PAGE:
Starbucks’ Howard Schultz Steps Down From Executive Board — a Forbes Company
3 min readSep 18, 2023

Key takeaways

  • Starbucks former three-time CEO, Howard Schultz, has stepped down from the board
  • His latest stint as CEO ended earlier this year and drew criticism around his alleged anti-union stance
  • Starbucks shares dipped 0.6% in after-hours trading on Friday

Howard Schultz is retiring from Starbucks — and this time, it will probably stick. The man is a legend at the popular coffee chain, having held the top at Starbucks no less than three times, the most recent of which being last year when the company needed someone — fast.

The move has left Starbucks’ stock price down, though investors should look on the bright side and focus on whether the global coffee brand can deliver on its promises at its last investors day earlier this year. Let’s get into the details of Schultz’s departure and what life without Schultz looks like for Starbucks.

What’s happening at Starbucks?

Former CEO Howard Schultz has confirmed he’s stepping down from Starbucks’ board. “I look forward to supporting this next generation of leaders to steward Starbucks into the future as a customer, supporter and advocate in my role as chairman emeritus,” Schultz said in a statement, elaborating that he will now focus on various philanthropic initiatives.

Schultz is a Starbucks legend, first taking the reins in 1986 when Starbucks was a small coffee chain and turning it into a powerhouse national brand. He retired in 2000 but was back again from 2008 to 2017. His latest stint as CEO was for 11 months as the company struggled with recovering after the pandemic, with Laxman Narasimhan taking over in April this year.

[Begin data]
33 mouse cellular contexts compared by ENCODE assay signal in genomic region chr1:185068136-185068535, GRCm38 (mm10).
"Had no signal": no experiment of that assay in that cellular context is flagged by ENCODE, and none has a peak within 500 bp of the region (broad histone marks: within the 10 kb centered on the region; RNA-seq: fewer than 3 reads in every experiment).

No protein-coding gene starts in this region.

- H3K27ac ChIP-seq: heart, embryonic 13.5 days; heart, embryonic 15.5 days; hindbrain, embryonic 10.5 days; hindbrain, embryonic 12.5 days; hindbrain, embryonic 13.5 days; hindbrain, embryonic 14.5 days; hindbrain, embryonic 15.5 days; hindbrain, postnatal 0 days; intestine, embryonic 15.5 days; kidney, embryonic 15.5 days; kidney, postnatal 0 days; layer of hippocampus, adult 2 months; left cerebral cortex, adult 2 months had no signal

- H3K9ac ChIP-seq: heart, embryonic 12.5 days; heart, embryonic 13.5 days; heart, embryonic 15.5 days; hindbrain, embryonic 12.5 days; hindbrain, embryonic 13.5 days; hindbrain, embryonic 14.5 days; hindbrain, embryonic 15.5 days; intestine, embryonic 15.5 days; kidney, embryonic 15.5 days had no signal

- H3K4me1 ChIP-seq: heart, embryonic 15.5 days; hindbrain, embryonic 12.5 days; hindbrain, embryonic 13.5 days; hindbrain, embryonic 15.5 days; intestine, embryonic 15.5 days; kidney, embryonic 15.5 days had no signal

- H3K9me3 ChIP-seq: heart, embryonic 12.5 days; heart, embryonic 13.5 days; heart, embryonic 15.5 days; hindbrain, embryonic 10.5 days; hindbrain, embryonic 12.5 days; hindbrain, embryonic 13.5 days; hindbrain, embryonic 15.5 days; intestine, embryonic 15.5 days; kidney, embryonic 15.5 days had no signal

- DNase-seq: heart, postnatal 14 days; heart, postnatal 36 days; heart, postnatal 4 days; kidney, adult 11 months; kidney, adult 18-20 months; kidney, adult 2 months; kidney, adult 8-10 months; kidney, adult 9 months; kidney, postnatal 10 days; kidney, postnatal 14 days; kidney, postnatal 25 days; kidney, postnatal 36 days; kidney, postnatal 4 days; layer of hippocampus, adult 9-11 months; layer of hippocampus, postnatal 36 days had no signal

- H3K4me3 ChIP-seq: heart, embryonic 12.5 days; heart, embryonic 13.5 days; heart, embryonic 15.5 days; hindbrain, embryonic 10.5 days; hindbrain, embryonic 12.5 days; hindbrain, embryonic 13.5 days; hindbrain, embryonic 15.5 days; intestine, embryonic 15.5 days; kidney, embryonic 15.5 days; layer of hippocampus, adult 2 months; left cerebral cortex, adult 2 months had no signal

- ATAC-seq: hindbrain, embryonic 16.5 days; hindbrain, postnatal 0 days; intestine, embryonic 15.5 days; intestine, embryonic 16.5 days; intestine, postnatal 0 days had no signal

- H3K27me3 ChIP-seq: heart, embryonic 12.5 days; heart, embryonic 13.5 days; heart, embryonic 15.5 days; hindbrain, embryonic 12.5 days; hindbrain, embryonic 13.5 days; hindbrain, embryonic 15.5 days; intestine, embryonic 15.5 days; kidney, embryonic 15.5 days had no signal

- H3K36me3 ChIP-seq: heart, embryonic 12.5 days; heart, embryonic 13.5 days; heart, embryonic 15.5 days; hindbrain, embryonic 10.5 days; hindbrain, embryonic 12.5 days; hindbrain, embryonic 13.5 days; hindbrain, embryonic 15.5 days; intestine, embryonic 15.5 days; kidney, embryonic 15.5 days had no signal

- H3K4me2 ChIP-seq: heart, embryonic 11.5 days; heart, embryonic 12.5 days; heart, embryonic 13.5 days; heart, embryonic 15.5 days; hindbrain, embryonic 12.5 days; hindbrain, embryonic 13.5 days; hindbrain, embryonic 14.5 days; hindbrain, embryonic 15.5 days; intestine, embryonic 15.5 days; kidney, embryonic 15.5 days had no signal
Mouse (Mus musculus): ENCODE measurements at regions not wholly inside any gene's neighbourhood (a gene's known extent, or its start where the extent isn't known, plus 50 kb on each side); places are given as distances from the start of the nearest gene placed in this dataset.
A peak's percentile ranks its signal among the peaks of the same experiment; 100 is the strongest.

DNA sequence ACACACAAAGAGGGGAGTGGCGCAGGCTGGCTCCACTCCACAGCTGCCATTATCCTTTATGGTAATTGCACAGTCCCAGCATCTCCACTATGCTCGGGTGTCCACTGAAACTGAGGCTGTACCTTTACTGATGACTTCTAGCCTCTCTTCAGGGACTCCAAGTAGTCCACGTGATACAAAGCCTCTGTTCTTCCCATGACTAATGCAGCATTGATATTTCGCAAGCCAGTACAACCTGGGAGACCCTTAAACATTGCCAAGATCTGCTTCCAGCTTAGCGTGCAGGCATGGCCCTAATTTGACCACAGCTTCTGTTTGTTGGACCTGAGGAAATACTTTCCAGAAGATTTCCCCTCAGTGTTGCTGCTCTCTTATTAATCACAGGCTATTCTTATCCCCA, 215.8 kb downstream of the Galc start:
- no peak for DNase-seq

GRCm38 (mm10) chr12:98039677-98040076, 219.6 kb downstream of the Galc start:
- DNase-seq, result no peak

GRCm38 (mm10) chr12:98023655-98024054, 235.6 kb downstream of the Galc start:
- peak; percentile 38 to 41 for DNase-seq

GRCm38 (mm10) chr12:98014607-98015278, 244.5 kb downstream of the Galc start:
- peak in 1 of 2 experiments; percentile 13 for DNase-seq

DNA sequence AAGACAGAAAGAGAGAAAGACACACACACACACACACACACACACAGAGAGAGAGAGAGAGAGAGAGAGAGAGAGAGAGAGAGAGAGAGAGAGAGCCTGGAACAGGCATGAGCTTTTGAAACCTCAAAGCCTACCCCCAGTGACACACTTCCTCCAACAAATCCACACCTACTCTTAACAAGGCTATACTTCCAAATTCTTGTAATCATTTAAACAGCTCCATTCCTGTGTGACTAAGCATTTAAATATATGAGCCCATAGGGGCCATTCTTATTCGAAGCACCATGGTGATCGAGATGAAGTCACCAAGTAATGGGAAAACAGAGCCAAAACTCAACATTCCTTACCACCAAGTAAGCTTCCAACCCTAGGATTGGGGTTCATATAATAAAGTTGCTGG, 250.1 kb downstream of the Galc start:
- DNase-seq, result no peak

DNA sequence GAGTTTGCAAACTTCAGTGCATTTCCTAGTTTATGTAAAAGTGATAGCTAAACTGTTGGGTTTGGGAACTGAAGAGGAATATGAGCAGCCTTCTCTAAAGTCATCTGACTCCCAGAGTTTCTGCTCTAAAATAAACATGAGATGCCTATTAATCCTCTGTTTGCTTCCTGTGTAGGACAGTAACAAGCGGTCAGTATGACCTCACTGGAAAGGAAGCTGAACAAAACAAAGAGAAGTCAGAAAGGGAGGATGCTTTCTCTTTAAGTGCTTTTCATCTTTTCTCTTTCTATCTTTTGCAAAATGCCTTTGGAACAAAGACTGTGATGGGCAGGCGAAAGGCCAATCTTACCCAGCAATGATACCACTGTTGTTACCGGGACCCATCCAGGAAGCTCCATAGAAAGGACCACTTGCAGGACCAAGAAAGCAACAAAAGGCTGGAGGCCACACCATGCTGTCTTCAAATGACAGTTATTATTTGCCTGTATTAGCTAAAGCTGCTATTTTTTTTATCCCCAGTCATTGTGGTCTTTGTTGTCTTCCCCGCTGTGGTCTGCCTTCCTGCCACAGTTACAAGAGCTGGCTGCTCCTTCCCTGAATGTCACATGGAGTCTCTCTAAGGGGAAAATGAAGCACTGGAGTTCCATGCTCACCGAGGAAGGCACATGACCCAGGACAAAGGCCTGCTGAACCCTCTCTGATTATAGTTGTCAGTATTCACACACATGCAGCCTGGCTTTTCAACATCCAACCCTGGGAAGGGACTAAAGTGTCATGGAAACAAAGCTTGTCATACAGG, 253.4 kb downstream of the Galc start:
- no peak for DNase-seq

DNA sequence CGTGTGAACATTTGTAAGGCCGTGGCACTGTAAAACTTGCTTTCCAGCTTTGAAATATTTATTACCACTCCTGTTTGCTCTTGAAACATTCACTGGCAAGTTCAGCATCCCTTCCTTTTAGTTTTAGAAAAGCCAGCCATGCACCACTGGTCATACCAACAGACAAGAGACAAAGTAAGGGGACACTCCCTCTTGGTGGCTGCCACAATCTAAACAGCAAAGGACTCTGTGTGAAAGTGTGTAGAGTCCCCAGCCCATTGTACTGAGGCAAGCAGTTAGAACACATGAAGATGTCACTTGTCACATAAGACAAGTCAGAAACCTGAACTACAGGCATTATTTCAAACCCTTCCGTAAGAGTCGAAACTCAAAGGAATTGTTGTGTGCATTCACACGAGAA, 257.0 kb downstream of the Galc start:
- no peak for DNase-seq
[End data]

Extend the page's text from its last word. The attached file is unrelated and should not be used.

His latest stint as CEO drew criticism from the likes of Senator Bernie Sanders and the Starbucks Workers United union over Schultz’s hard-line position about baristas unionizing, which ended up seeing the former CEO grilled by a Senate committee over the Starbucks’ alleged union busting.

Wei Zhang will take Schultz’s spot on the board, having previously served as a senior advisor to Alibaba and as president of Alibaba Pictures Group. China is Starbucks’ biggest market outside of the U.S.

What was the market reaction?

Given Schultz’s impact on Starbucks, taking the coffee chain to 36,000 stores worldwide and with over $30 billion a year in yearly revenue, it’s disappointing for Wall Street to see the business titan finally step away from the helm once and for all. Shares in Starbucks fell 0.6% in after-hours trading on Friday; the stock has decreased 3.9% so far this year.

But the last investor day Starbucks held around a year ago promised strong growth. Starbucks’ COO, John Culver, said that the global brand planned to open 2,000 more stores from 2023 to 2025, delivering a 50% return on investment and 25% cash margins.

China was also a key growth driver for the company, with a whopping 9,000 stores operating by 2025. Now all that’s left is for Starbucks to deliver what it’s promised.

The bottom line

Howard Schultz is a big name for Starbucks and the business world, so losing an MVP would always be a blow. But the coffee chain has been operating without him at the helm for a few months now — it’s time for Wall Street to give Narasimhan a chance to make a mark.


-- — a Forbes Company

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